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J Oncol Pract. 2007 May; 3(3): 112.
PMCID: PMC2793778

Bridging the Gap Between Basic Research and Patient Care

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Gabriel N. Hortobagyi, MD, FACP

Several hundred targeted cancer therapies are under development, and new discoveries are being made in cancer research laboratories every day. As advances in molecular oncology continue, it becomes critically important for oncologists to understand the biology behind individual therapies in order to select strategies that will have the maximum therapeutic potential for their patients. ASCO has increased its focus on translational research in response to the rapidly emerging field of targeted therapy, and this year, the theme of our Annual Meeting is “Translating Research Into Practice.” The meeting, as well as other developing initiatives, is designed to help oncologists traverse the bridge between basic research findings and the care of patients with cancer.

Many important findings from translational research have been presented and discussed at the ASCO annual meetings over the past few years. This year, ASCO has undertaken additional efforts to ensure that translational research is integrated throughout the scientific and educational presentations at the meeting. To accomplish this, we actively solicited abstracts from translational researchers and invited the best and brightest scientists in pharmacogenomics, biomarkers, and molecular imaging to submit abstracts of their studies. In addition, ASCO enhanced the meeting abstract review process by asking experts in translational research to serve on a special committee to assess the translational research abstracts submitted to the meeting.

As a result of these efforts, nearly 800 translational research abstracts were submitted to the 2007 Annual Meeting, an increase of more than 13% over last year's submissions in this category. In addition to being presented in scientific sessions, many of these abstracts will be featured in clinical science symposia. These symposia provide a forum for science in oncology by combining the presentation of the latest research findings with a discussion of the findings in the context of existing knowledge and applicability to clinical practice. An unprecedented number of clinical science symposia will be offered this year, with more than 25 such sessions held over the course of the meeting. Some of the clinical science symposia cut across disease entities and focus on types of targets or targeted therapies, whereas others focus on different targeted approaches to a specific disease. Many educational sessions at the meeting also will address various aspects of targeted therapy, from dermatologic toxicities to the clinical readiness of molecular diagnostic tools.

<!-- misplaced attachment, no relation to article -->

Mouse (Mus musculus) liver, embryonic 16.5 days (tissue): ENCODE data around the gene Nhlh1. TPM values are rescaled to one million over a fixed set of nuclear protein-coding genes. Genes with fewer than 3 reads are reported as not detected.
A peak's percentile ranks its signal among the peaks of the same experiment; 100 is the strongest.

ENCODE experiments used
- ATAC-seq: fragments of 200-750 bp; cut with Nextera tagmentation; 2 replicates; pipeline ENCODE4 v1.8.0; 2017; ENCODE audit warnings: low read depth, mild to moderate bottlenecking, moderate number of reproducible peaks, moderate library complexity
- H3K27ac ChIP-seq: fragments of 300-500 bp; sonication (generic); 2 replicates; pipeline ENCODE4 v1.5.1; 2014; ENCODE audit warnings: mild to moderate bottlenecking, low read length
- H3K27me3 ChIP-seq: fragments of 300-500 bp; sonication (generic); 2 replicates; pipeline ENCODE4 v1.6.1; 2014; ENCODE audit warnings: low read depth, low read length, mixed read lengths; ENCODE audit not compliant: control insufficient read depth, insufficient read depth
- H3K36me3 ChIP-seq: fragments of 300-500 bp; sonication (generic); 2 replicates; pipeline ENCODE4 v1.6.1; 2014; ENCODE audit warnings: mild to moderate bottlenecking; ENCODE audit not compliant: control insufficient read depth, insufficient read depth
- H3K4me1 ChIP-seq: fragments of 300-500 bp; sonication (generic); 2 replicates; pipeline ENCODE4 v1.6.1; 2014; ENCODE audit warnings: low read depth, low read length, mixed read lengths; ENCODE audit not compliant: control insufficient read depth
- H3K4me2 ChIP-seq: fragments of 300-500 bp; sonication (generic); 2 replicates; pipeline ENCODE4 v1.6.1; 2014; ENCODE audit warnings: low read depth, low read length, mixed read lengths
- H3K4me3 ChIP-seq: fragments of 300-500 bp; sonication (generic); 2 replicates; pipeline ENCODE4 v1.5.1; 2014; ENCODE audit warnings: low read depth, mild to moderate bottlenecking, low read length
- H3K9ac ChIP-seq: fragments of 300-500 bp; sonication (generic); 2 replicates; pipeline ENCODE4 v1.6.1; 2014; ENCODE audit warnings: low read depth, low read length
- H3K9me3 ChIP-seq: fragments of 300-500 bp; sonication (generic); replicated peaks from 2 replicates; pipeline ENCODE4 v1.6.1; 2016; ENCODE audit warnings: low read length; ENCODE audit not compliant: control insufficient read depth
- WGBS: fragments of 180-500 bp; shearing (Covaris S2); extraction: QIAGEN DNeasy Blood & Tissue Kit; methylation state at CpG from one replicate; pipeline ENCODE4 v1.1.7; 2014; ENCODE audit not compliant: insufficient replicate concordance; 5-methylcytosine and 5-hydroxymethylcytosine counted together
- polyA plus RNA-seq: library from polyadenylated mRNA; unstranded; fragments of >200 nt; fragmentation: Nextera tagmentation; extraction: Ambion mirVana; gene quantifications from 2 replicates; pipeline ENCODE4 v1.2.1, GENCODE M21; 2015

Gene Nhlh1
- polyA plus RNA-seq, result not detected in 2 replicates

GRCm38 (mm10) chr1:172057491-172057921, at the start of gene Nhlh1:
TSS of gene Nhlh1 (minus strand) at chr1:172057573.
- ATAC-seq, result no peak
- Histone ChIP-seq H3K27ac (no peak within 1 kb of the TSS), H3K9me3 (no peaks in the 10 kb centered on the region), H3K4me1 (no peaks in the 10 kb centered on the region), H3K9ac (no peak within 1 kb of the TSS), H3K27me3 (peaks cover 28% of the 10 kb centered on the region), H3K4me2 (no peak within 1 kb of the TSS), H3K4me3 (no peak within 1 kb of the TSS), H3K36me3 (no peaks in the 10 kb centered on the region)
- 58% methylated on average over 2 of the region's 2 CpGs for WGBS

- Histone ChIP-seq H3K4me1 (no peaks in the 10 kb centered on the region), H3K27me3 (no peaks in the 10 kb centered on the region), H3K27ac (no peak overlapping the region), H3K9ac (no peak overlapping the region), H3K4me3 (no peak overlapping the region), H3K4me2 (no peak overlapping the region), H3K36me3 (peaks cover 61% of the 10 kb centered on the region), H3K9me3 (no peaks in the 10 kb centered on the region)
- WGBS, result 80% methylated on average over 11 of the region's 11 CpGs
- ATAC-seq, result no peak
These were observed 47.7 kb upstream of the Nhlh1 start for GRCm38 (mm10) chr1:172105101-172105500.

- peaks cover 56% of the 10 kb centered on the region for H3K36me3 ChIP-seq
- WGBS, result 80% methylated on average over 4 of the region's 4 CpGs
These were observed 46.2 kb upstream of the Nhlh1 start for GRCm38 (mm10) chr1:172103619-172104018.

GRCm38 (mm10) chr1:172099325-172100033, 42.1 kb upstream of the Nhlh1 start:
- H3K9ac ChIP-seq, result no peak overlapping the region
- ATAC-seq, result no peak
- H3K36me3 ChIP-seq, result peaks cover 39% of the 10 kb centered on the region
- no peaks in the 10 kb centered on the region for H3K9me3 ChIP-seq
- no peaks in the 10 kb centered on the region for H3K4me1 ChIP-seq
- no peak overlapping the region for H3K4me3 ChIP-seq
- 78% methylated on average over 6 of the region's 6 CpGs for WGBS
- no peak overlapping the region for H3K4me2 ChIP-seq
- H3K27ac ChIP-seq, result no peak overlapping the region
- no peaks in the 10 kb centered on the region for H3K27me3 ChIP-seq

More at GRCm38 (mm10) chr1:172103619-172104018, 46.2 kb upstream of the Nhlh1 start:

The annual meeting is but one of several ASCO initiatives to help move novel cancer therapies more quickly from the laboratory to the clinic. This fall, ASCO will host its first symposium devoted specifically to breast cancer, with an emphasis on new discoveries and developments in translational research in that disease setting. This multidisciplinary educational event, to be held September 7-8, 2007, in San Francisco, is cosponsored by the American Society for Therapeutic Radiology and Oncology and the Society of Surgical Oncology. The addition of this event to ASCO's roster of programs reflects the success of the Society's small, themed meetings, made popular by the enhanced opportunities for discussion and interaction with faculty. With its focus on translational research, the 2007 Breast Cancer Symposium is designed to expose participants to the latest research and a discussion of the implications for current and ongoing practice. The symposium will also provide a forum for a discussion of practical obstacles (regulatory issues, insurance) in providing care.

ASCO's initiatives to help promote greater understanding of translational research are guided by recommendations developed by the Society's Translational Research Task Force. This Task Force was established in 2005 to advise ASCO leadership and committees on how to enhance ASCO's programmatic content (research, education, and training) that brings value to members. Among some of the recommendations being considered are enhancing the representation of translational research in ASCO publications, including experts on biomarkers and molecular imaging in the faculty of the ASCO/AACR Methods in Clinical Cancer Research Workshop, and incorporating education on translational research topics into the curriculum of oncology training programs. Lastly, ASCO is working to attract all investigators involved in translational research, regardless of their specialty and affiliation (academic, private practice, industry, and government), to participate in ASCO and thus enrich our Society's activities.

As exciting progress continues in oncology translational research, community-based oncologists play an important role. Practicing oncologists engaged in clinical trial research are essential as we embark on large phase III trials to validate a number of biomarkers available now and in the near future. Most important, the delivery of high-quality care depends on a sound understanding of cutting-edge technology and the latest advances in prevention, diagnosis, and treatment. I encourage you to become involved in clinical trial research that will help define new optimal therapies and to take advantage of the educational opportunities that ASCO provides.

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Articles from Journal of Oncology Practice are provided here courtesy of American Society of Clinical Oncology